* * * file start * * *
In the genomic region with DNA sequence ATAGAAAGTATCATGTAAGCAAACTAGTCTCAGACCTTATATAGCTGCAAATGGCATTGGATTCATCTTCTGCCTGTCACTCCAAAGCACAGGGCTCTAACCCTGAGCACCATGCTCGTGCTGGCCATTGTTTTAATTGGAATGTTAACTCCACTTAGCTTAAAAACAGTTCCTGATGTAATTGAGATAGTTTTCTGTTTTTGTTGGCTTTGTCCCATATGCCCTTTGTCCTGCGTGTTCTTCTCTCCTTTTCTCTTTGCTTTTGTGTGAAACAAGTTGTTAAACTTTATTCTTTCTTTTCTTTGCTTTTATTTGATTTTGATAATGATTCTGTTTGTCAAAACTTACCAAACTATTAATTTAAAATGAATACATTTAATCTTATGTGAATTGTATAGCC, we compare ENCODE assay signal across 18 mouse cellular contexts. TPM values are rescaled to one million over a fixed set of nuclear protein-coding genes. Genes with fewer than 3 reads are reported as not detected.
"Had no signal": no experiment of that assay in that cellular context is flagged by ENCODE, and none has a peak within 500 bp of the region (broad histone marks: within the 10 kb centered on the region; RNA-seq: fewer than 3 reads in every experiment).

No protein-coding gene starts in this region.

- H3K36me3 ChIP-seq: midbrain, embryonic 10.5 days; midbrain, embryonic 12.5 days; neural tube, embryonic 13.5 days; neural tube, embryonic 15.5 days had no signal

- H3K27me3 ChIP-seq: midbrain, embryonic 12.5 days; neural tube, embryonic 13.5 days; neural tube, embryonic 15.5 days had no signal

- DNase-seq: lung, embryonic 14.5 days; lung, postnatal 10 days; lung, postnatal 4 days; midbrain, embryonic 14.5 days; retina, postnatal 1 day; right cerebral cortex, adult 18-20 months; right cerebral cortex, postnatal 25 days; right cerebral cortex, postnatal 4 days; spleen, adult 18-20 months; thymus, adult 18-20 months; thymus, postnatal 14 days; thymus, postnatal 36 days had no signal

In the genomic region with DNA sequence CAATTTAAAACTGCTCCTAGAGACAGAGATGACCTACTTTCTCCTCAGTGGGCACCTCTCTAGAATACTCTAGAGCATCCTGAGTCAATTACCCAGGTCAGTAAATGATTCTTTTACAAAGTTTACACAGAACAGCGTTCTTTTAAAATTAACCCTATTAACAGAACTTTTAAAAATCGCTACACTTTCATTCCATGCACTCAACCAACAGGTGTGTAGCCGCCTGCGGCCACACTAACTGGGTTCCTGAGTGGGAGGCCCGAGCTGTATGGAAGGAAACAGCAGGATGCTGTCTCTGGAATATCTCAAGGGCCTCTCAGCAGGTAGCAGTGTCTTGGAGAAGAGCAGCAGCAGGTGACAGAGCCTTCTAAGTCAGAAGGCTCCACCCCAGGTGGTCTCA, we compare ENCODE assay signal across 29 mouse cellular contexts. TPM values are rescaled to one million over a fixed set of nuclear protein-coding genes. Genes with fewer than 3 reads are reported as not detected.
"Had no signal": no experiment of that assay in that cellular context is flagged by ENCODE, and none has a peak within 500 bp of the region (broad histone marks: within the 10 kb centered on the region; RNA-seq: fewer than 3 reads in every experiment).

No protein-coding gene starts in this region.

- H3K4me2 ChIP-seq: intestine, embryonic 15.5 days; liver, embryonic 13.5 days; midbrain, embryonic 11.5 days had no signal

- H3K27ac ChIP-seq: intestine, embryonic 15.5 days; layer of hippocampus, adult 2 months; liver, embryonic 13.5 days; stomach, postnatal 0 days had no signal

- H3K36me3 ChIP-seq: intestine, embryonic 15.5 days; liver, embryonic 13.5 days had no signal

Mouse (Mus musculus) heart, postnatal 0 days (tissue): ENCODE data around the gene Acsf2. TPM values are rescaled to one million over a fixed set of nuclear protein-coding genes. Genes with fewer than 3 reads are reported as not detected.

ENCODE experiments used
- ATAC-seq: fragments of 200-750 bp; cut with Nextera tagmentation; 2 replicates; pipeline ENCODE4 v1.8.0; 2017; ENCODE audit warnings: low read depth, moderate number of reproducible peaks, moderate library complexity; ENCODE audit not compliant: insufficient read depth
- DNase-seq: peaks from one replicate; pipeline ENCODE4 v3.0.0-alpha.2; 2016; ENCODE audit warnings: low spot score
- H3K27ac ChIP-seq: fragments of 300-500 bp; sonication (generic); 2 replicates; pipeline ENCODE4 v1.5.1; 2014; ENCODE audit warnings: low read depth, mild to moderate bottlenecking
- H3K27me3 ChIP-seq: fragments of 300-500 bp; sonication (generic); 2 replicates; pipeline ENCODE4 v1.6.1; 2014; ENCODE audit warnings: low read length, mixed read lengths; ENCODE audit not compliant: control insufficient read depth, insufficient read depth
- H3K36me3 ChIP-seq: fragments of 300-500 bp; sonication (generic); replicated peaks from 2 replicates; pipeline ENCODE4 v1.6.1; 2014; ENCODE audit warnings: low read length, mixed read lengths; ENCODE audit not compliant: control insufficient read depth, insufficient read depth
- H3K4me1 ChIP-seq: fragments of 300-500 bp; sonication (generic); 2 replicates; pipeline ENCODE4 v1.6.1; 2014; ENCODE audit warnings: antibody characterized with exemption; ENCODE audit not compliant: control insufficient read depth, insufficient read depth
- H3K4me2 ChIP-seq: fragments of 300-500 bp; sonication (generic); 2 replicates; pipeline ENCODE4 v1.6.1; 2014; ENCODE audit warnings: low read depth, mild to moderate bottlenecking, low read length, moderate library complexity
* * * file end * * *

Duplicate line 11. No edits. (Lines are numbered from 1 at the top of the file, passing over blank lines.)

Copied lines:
- H3K27ac ChIP-seq: intestine, embryonic 15.5 days; layer of hippocampus, adult 2 months; liver, embryonic 13.5 days; stomach, postnatal 0 days had no signal